Wednesday, February 16, 2011

The Boa Constrictor Among the Plants

Finally, at the end of winter, I killed three birds with a draft snake. He's lumpy, so I call him the boa constrictor who just ate a few (three) birds.

the birds:
1.  small amount of blue wool yarn in my stash (a felted dishcloth would not be cool)

2.  a very large crack in our old Victorian house windowsill

3.  wool felt scraps in A's shop that she was thinking nobody wanted; I thought long and hard about what to do with them:  some of the scraps are big enough for applique, but most of them would be perfect as stuffing for pillows and. . . .draft snakes.


I just knit a long rectangle in garter stitch, then stitched it together into a tube and stuffed it with felt scraps.  I'm sure there are other names for this thing.  What do you call it?


Related:  my ancestral jade plant is growing so happily and lustily, I feel like a proud new mama.  I also feel a connection to my grandmother, since this is the only plant left; the original jade that my sister had died.  So, no pressure, but mine is the only ancestral jade left.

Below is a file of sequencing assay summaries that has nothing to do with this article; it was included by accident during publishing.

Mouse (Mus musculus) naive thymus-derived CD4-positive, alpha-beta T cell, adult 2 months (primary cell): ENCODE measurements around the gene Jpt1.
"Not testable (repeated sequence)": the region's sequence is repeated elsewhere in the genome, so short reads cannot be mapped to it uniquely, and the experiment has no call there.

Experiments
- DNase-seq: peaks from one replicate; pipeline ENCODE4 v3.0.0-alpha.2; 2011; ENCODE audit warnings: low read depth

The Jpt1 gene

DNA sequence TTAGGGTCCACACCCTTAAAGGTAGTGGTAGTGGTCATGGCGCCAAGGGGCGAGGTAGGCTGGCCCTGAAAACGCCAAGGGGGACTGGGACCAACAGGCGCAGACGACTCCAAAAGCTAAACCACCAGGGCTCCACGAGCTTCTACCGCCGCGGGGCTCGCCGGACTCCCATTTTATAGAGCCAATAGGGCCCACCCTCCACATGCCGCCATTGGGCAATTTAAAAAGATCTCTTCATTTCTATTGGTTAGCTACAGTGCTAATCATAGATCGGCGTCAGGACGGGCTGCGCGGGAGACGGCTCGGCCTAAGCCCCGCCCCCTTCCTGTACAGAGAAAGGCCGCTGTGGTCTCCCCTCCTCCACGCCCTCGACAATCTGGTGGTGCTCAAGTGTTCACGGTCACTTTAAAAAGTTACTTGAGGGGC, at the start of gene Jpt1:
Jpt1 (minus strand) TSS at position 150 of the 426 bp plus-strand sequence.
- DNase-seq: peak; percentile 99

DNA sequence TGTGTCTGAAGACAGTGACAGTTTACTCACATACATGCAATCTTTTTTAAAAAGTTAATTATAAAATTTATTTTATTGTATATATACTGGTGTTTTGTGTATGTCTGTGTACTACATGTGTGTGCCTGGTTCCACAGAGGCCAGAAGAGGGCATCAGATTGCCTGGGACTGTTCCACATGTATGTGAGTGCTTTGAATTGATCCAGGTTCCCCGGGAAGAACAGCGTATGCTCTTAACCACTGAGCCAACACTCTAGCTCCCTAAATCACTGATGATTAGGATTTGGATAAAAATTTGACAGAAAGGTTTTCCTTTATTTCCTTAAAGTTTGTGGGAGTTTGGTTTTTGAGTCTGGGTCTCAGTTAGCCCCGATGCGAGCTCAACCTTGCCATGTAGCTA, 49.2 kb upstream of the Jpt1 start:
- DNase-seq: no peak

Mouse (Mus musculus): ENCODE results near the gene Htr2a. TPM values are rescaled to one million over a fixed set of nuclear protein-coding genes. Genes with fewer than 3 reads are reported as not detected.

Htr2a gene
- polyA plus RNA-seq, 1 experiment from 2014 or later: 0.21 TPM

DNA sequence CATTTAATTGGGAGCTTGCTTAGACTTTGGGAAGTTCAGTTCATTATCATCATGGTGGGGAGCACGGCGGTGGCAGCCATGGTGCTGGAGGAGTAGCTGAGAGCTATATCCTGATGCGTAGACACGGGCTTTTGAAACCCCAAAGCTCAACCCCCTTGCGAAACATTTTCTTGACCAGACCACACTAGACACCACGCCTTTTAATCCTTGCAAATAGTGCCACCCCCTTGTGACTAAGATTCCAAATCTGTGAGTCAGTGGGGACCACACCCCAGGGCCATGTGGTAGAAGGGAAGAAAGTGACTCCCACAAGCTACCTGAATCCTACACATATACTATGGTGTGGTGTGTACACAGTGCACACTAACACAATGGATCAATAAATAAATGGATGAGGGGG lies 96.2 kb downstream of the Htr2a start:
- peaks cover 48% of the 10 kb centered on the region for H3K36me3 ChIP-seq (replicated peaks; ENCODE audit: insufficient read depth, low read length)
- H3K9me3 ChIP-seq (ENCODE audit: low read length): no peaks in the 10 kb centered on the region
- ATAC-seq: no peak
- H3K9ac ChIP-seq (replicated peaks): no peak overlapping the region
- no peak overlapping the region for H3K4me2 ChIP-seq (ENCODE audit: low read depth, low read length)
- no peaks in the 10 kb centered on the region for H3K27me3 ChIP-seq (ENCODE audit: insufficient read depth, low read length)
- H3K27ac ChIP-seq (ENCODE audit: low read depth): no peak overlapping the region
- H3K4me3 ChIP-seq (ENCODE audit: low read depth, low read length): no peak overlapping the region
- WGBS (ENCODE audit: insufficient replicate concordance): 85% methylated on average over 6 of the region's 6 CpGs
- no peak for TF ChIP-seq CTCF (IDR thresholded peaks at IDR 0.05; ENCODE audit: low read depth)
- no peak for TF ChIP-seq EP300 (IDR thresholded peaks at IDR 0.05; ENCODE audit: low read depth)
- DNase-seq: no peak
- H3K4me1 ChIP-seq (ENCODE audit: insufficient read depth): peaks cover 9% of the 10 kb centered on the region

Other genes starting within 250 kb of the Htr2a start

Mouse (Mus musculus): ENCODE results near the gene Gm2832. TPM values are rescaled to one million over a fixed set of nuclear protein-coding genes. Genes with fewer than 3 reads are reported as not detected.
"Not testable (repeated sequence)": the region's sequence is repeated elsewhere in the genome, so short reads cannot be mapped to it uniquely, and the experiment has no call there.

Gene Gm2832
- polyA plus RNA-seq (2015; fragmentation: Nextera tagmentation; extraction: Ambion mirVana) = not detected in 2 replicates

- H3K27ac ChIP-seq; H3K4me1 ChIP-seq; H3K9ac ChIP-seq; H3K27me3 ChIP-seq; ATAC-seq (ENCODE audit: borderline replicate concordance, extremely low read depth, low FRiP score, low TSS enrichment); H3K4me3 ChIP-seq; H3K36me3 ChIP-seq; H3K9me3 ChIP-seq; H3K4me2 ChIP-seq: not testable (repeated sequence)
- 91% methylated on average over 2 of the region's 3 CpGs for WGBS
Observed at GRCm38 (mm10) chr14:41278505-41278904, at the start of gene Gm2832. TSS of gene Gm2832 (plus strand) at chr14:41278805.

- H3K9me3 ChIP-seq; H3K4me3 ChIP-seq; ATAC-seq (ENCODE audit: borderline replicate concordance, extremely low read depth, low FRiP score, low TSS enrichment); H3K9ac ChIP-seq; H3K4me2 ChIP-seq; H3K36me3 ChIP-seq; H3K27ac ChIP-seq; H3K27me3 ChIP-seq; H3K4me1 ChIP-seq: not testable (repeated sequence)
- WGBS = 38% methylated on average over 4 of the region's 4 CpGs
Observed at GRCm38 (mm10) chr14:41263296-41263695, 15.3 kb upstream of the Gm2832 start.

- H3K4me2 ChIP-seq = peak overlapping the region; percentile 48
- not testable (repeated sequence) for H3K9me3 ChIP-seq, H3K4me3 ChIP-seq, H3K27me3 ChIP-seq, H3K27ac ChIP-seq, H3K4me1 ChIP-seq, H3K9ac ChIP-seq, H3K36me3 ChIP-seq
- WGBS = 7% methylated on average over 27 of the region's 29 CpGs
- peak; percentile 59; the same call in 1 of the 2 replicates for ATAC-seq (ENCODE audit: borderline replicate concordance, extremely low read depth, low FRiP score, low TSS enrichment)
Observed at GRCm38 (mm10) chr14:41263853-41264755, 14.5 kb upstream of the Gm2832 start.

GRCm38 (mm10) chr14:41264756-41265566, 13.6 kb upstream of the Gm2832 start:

I pinched off some tips and stuck them directly back into the pot soil.  They are growing! 
Joy. 
Everything feels possible.

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3 comments:

Tracy said...

Oh, good for you! Perhaps you can share a little bit of the jade with your sister now.

beth said...

Lovely jade plant. I have some of that here too. By the way...you left a comment on my blog...but I can't answer your question because you are set to "no reply". send me an email if you're wondering "what" I'm talking about. :/

jenny_o said...

When I started looking for instructions for making these, I found them called several names besides draft snake: draft blocker, draught blocker (British spelling of draft), draft dodger, draft stopper, and draught excluder. Take your pick! Yours is stuffed in a similar way to the ones I sew; I stuff them with scraps of T-shirts and fleece suits. It's a way to use up the good parts of an otherwise worn-out garment. You can only make so many rags :) I like that you used leftover yarn, too; I would like to try that sometime.

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